results with Broomstick
Sr. Production Geologist, Qatar
I am an American
expatriate on extended duty in the Middle East and have rekindled
my enjoyment of DX'ing.
overseas stints (Russia, Central Asia, Mongolia, Australia, Africa
and South America) enabled me only to take a small portable SW radio;
but being settled now has enabled me to indulge in some experimentation.
have a Radio Shack DX-390 (Drake R8B is currently on order) and
have used that here without any real noteworthy success.
I decided to try a long-wire antenna and see if that helped. 250
meters of 8 ga. speaker wire perched atop a 3 m tall wall helped
Then I saw your website and the "broomstick" antenna intrigued
So, I ginned up a 2.5 m long piece of 3" OD PVC pipe with over
2,000 turns of 12 ga. 8-strand wire.
I topped the thing with a 60 cm diameter spun aluminum "camel-pot"
lid, and connected one end of the aforementioned wire to the lid
and ran a ground down from the other side (we live in a very desert
country, so the ground under the air conditioning outlet was the
only ground less than bone-dry), and placed the whole gizmo up
on the roof (~5 m high).
my coax and plugged the contraption into the radio.
I was amazed at the improvement!
I can, on a fairly typical night, receive WWV out of Boulder,
CO, USA, on 10.0 MHz. That's approximately 15,000 Km from Qatar
(where I currently reside), so I'm quite pleased.
From receiving only local radio and some India transmissions,
my signal reception has increased easily by an order of magnitude
Thanks for the idea.
Now I wonder if a taller version of the contraption I have now
would increase my signal capture ratio any further; or is there,
as in most all things, a point of diminishing returns?
ginned up a combination tuner/static discharge box by combining
two of the other articles found on your website. The tuner is
a real Rube Goldberg affair, made with a 30 cm hunk of left-over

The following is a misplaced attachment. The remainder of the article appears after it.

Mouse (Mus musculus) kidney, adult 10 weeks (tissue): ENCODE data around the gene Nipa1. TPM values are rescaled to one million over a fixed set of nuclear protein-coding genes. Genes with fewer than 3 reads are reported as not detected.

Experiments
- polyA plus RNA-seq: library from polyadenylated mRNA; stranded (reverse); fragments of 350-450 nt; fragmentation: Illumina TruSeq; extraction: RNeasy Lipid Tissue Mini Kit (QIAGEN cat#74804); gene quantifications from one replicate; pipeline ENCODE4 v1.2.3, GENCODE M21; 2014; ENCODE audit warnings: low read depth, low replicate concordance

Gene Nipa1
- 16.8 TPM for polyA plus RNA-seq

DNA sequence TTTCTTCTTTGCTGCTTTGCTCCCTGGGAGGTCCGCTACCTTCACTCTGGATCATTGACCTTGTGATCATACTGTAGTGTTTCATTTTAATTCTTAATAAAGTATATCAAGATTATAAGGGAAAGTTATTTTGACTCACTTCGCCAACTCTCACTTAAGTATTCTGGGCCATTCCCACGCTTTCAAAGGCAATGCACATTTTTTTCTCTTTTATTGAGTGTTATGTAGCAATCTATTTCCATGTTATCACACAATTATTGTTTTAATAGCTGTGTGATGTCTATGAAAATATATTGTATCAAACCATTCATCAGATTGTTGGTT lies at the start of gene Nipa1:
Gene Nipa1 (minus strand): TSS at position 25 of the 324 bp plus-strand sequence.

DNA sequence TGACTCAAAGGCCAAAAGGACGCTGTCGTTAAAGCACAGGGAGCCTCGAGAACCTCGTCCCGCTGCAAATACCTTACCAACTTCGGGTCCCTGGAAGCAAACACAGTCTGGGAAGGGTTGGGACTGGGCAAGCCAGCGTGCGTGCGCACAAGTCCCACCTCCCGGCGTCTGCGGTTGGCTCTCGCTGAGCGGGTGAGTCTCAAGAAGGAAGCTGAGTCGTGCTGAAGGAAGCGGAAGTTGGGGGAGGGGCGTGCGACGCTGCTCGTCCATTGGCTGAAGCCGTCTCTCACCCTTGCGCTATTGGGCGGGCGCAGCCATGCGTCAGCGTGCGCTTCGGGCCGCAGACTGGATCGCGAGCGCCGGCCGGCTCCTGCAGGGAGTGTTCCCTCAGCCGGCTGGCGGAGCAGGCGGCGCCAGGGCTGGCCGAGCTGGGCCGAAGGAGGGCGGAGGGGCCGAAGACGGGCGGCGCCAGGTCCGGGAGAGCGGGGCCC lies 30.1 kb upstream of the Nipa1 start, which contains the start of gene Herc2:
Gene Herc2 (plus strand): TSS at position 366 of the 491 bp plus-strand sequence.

3" OD PVC pipe and 60 turns of 12 ga. copper wire. That leads
into the two 12 pole rotary switches which are run through a capacitor/resistor/neon
bulb static trap.
With all that wire out there, that bulb really glows during one
of our less-than-infrequent sandstorms.
1.2 km wire
on a stick
Sr. Production Geologist, Qatar
Not content to leave well enough alone, I went and added
on a bit to the previous design (see below).
The previous "broomstick" was 2.5 m of 3" OD PVC. The new and
improved model is 6 m of 4" OD PVC.
The smaller, earlier version comprised some 3750 turns of 12 ga.
8-strand copper wire; the taller, later version carries some 9000
turns of the same (over 1.2 km of wire by my account (8x that
if you take into account the multistrand wire used).
here for large image.
I mounted the 6 m portion vertically, and the 2.5 m section
horizontally (a "reverted "L"" system). I added in my 250 m random
long wire (it was there, so why not use it?), grounded the thing
and in great anticipation, plugged it into the radio.
The results were more than amazing.
Being in the Middle East, my benchmark was to hear WWV in Colorado.
With the previous antenna, I could hear the station, but the words
were weak and there was much fading (some of this was helped by
the antenna tuner I made out of leftover 12 ga wire and a 30 cm
section of leftover PVC); but with the present system, WWV sounds
like it's around the block. Crisp, clear, and virtually no fading.
Even I was impressed. I'm going to try different physical configurations
to see if there is an optimal orientation for this antenna system.
Also, before this, I was quite unable to receive stations
from Central and South America. I can now, regularly, receive
Quito, Havana and one or another in Argentina somewhere (although
I do admit that's getting fringe, but I'm still hunting).
Thanks to you and your website for the suggestions and helping
me to remember what a great hobby DX'ing is (I am a lasped ham
with no intention of getting back to broadcasting, I'm more than
content to while away the hours just listening for a change).
The best part of the antenna system, aside from providing
a diversion in the hot and humid days of early winter (remember:
I live in the Middle East), is it's ease of construction and ridiculous
The wire was the only real outlay (and even that was a bargain
in bulk), the PVC was scrap from one of the numerous building
projects around here and the rest was solder, tape and time.
I figure the whole shebang set me back about QR100 (about USD$25),
and that includes the 60 cm camel-pot lid radiator, ackerman bolts
and plywood base I used to secure it to the roof of our villa.